Tomatoes fallen.
The plant bent; the stems given up
on what was too much to hold.

split and let to rot.
The earth stained by them–
a shadow running, spilling
a darkening settling, biting in.

Ants, too, to pick and crawl
blind, white worms
to braille through and through
the waste, the squander,
the generous fruit of them.

A heel comes,
worn, manured but still
thick with time along its grimy gum,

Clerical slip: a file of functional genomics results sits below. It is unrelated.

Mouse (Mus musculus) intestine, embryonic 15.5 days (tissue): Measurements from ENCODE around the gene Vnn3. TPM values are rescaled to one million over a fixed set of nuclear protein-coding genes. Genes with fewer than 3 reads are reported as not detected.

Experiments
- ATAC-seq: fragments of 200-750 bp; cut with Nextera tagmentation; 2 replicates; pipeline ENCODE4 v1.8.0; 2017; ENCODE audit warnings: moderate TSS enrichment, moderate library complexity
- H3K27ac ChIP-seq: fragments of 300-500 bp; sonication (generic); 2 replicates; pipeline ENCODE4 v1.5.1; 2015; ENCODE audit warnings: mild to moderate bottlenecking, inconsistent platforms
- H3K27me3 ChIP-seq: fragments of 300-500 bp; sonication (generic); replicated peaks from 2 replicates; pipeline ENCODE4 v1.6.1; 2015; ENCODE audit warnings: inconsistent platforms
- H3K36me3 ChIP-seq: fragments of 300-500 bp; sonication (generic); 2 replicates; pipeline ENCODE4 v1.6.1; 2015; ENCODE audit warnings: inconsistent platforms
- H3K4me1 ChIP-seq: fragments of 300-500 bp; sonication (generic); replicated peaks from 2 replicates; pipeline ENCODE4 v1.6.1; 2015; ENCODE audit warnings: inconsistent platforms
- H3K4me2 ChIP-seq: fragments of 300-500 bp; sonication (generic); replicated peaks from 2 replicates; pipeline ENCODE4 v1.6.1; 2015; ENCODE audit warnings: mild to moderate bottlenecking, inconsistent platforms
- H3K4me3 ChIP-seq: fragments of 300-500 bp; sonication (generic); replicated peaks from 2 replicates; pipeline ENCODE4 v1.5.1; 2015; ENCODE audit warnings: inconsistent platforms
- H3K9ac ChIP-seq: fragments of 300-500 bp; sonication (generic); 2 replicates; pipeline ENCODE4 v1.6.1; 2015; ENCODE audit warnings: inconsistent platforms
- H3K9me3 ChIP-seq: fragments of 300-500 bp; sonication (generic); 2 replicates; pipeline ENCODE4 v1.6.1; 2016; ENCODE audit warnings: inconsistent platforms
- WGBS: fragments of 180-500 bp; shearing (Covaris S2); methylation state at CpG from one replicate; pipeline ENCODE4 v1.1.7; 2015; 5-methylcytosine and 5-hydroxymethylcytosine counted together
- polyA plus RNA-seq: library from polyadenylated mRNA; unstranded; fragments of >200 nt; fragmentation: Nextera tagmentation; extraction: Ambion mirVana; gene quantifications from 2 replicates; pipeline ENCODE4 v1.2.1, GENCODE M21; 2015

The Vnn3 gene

crushes, another and another one
with cruel resentment of their fall.

So, hearts
upon the city streets,
lost, discarded, where the light has turned.

Left on the wool-scrubbed bus and subway seats.
Scattered, lost, hearts upon a bar top,
streaked with lemon, anchovy, nut shells and old perfume,
to be brushed away, sponged at closing,
readying the zinc and long-wood’s shine,
for sorrow’s crop to come.

Love and luck, such slender vines,
so much, so much like tomatoes,
sometimes, too full for anyone.